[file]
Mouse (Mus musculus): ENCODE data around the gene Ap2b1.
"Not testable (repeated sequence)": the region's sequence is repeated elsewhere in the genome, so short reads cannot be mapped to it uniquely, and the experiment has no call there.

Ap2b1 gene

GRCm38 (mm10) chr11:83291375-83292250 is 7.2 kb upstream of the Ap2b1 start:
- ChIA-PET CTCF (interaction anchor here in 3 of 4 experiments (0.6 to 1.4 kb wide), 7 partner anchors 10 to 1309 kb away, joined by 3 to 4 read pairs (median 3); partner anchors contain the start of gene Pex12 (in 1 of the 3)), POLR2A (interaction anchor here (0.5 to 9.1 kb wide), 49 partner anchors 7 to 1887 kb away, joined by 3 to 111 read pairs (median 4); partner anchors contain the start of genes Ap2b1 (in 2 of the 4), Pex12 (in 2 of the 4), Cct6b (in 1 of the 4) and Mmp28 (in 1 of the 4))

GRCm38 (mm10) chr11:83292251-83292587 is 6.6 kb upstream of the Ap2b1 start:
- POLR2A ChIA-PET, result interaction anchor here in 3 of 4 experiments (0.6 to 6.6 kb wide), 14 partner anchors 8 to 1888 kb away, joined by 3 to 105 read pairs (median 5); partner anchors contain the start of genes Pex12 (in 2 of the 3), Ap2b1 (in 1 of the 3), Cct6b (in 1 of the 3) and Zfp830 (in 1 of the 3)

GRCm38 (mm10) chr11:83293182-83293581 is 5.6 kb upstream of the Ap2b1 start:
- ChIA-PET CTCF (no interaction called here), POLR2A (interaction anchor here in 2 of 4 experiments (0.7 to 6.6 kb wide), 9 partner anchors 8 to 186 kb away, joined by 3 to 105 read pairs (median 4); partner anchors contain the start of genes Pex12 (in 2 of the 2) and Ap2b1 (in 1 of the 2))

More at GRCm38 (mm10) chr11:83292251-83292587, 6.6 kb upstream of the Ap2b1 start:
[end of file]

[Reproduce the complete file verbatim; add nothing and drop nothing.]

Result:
Mouse (Mus musculus): ENCODE data around the gene Ap2b1.
"Not testable (repeated sequence)": the region's sequence is repeated elsewhere in the genome, so short reads cannot be mapped to it uniquely, and the experiment has no call there.

Ap2b1 gene

GRCm38 (mm10) chr11:83291375-83292250 is 7.2 kb upstream of the Ap2b1 start:
- ChIA-PET CTCF (interaction anchor here in 3 of 4 experiments (0.6 to 1.4 kb wide), 7 partner anchors 10 to 1309 kb away, joined by 3 to 4 read pairs (median 3); partner anchors contain the start of gene Pex12 (in 1 of the 3)), POLR2A (interaction anchor here (0.5 to 9.1 kb wide), 49 partner anchors 7 to 1887 kb away, joined by 3 to 111 read pairs (median 4); partner anchors contain the start of genes Ap2b1 (in 2 of the 4), Pex12 (in 2 of the 4), Cct6b (in 1 of the 4) and Mmp28 (in 1 of the 4))

GRCm38 (mm10) chr11:83292251-83292587 is 6.6 kb upstream of the Ap2b1 start:
- POLR2A ChIA-PET, result interaction anchor here in 3 of 4 experiments (0.6 to 6.6 kb wide), 14 partner anchors 8 to 1888 kb away, joined by 3 to 105 read pairs (median 5); partner anchors contain the start of genes Pex12 (in 2 of the 3), Ap2b1 (in 1 of the 3), Cct6b (in 1 of the 3) and Zfp830 (in 1 of the 3)

GRCm38 (mm10) chr11:83293182-83293581 is 5.6 kb upstream of the Ap2b1 start:
- ChIA-PET CTCF (no interaction called here), POLR2A (interaction anchor here in 2 of 4 experiments (0.7 to 6.6 kb wide), 9 partner anchors 8 to 186 kb away, joined by 3 to 105 read pairs (median 4); partner anchors contain the start of genes Pex12 (in 2 of the 2) and Ap2b1 (in 1 of the 2))

More at GRCm38 (mm10) chr11:83292251-83292587, 6.6 kb upstream of the Ap2b1 start: